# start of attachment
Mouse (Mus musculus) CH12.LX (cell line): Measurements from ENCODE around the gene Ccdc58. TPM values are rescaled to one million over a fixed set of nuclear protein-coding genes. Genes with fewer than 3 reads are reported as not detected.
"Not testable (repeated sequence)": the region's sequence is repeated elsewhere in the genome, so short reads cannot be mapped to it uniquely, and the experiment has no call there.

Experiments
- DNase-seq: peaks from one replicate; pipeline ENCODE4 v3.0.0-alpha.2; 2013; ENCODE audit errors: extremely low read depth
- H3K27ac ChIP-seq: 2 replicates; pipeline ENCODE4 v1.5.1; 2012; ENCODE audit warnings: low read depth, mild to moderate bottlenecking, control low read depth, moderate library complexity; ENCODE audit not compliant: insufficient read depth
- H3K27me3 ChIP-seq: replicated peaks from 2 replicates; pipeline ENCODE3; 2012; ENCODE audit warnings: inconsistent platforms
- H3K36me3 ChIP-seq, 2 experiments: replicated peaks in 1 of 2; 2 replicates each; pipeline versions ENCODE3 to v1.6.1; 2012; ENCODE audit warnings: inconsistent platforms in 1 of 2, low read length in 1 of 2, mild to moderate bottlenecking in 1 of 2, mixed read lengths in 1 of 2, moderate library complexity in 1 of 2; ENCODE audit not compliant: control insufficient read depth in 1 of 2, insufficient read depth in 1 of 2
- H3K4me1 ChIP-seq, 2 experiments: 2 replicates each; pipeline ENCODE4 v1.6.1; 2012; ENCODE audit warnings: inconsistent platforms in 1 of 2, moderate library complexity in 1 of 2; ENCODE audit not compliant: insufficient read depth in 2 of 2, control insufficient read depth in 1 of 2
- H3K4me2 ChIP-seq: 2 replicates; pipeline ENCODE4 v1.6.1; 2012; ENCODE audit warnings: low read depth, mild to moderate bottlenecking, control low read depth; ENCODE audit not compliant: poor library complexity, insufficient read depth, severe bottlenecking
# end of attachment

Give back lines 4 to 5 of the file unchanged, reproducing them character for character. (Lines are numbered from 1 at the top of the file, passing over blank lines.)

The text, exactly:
- DNase-seq: peaks from one replicate; pipeline ENCODE4 v3.0.0-alpha.2; 2013; ENCODE audit errors: extremely low read depth
- H3K27ac ChIP-seq: 2 replicates; pipeline ENCODE4 v1.5.1; 2012; ENCODE audit warnings: low read depth, mild to moderate bottlenecking, control low read depth, moderate library complexity; ENCODE audit not compliant: insufficient read depth